People come from all over the world to teach English as a foreign language in Spain, and there are a variety of different visa options depending on your nationality. The following is a brief overview of the current options; however, we recommend that you always conduct your own research to ensure you have the most up-to-date information.
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As Spain is a member of the European Union, teachers from other EU member states do not need a visa to live and work legally in Spain. However, you will still need to apply for a residency permit and a tax number on arrival in the country. The application process should be straightforward and you can usually expect your employer to help you through it.
For non-EU citizens, the most common option is a 90-day tourist visa that is issued on arrival at a Spanish airport. Once in the country many teachers simply find a job and work as normal even after the visa has expired. Although this is not technically legal, it is common practice and rarely causes any problems for teachers or employers. Every year thousands of Americans and other non-Europeans follow this route to teaching English in Spain.
An official work visa is not easy to come by in Spain as it requires a significant investment of time and money on the part of the employer. Exceptions can be found in international schools that typically only employ teachers with a high level of qualifications and experience. Work placements organized through the Ministry of Education's public school recruitment program also come with a work visa.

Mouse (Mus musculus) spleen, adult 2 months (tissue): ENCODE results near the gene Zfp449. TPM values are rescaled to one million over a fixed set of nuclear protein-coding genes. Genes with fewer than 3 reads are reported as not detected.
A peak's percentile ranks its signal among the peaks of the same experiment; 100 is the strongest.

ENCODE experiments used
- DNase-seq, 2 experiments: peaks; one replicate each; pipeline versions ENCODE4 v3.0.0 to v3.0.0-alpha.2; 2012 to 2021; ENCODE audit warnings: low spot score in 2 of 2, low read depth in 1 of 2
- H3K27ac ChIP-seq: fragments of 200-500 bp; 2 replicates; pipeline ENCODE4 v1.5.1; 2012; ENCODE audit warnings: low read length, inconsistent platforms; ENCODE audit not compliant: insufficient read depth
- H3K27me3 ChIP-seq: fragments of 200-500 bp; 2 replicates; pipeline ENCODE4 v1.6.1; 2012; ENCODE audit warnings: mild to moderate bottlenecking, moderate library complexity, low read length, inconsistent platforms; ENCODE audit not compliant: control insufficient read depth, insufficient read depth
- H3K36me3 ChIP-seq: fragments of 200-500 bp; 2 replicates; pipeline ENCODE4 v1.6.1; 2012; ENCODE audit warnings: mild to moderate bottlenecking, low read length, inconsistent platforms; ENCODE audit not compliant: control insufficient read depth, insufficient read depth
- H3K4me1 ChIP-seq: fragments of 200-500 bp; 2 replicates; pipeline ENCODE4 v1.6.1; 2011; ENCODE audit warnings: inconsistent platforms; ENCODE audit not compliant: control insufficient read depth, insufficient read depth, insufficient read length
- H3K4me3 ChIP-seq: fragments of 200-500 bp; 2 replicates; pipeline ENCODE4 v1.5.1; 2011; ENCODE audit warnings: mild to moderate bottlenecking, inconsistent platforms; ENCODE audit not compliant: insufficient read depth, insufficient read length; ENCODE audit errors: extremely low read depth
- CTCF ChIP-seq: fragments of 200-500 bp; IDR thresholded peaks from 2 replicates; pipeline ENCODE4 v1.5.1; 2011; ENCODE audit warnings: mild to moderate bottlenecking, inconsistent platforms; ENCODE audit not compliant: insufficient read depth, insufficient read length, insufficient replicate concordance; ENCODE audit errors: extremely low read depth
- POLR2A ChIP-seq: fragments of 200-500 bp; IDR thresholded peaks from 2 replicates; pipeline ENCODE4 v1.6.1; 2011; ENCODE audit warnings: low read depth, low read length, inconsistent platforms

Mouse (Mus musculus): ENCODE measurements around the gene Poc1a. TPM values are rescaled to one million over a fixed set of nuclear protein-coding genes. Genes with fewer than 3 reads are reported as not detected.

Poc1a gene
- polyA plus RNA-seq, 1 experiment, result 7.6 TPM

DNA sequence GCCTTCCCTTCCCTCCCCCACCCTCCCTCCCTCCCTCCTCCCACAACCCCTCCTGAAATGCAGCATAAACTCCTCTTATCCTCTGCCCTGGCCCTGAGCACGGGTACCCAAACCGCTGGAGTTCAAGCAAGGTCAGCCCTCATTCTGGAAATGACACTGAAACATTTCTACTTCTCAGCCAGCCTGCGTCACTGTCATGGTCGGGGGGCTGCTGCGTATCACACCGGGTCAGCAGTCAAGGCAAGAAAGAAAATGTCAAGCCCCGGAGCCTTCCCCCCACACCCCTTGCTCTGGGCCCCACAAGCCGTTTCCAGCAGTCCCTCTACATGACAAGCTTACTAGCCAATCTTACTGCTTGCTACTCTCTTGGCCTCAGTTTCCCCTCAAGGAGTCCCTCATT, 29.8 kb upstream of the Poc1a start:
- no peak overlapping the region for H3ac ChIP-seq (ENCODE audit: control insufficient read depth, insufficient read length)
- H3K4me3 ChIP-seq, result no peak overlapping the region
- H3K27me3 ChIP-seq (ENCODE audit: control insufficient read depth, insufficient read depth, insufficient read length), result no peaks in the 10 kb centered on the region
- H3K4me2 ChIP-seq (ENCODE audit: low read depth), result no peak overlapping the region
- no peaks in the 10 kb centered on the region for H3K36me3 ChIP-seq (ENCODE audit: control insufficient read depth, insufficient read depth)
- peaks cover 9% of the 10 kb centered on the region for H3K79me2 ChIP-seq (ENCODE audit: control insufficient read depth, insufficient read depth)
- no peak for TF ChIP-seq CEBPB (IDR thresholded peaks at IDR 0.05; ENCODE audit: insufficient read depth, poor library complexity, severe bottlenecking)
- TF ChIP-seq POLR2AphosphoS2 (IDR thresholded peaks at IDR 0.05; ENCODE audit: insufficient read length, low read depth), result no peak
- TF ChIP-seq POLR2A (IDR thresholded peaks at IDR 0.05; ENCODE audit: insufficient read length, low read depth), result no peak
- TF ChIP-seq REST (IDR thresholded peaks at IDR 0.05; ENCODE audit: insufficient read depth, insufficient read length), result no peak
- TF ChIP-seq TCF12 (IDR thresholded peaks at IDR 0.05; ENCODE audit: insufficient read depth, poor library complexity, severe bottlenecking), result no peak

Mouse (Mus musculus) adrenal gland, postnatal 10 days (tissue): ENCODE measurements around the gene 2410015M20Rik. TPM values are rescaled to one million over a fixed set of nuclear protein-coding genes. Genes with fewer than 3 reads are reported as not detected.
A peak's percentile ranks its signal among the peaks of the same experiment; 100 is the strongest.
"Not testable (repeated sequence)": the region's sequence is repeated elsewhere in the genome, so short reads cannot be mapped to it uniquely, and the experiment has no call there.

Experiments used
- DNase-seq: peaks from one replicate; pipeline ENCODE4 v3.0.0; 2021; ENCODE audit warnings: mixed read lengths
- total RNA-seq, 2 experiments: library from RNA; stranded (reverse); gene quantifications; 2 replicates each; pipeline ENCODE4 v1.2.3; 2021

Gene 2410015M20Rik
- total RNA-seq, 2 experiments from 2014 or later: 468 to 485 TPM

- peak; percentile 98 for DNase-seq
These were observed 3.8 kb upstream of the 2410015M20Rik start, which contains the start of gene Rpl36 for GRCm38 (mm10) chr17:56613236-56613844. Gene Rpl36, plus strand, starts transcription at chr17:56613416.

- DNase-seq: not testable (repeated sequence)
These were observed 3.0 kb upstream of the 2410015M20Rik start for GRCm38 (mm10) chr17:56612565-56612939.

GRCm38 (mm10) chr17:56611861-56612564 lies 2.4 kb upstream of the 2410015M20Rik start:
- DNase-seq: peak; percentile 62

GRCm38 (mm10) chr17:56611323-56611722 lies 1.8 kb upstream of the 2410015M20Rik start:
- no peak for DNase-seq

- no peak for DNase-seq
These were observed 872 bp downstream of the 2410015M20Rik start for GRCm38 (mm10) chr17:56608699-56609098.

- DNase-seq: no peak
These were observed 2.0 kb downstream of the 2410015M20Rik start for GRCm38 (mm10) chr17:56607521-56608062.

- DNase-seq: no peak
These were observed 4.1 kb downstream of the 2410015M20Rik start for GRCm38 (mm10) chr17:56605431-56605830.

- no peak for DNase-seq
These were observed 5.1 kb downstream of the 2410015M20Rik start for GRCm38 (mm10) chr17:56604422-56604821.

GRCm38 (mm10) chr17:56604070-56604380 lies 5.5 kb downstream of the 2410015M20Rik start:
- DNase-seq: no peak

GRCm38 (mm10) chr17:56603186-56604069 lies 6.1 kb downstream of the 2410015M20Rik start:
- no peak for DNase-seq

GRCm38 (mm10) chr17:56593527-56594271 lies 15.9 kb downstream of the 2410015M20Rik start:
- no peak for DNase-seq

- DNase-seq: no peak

These are available to some nationalities whose governments have an individual agreement with Spain. The visa allows you to work in the country for a specific time (typically one year), with certain restrictions. Working holiday visas are generally only available to those aged 18 to 30, and you will also need to provide evidence of sufficient funds to last the length of your stay. Currently there are agreements in place for Australians, New Zealanders, and Canadians, although this can change at any time so you should contact your nearest Spanish Embassy to see if you are eligible.
A student visa might be a good option if you are planning to study at a Spanish language school or university, as it may also allow you to work legally for a certain number of hours per week. Unlike other visa options, the student visa needs to be applied for in advance from within your own country. Your nearest Spanish Embassy will be able to provide full details of eligible study programs and how to apply.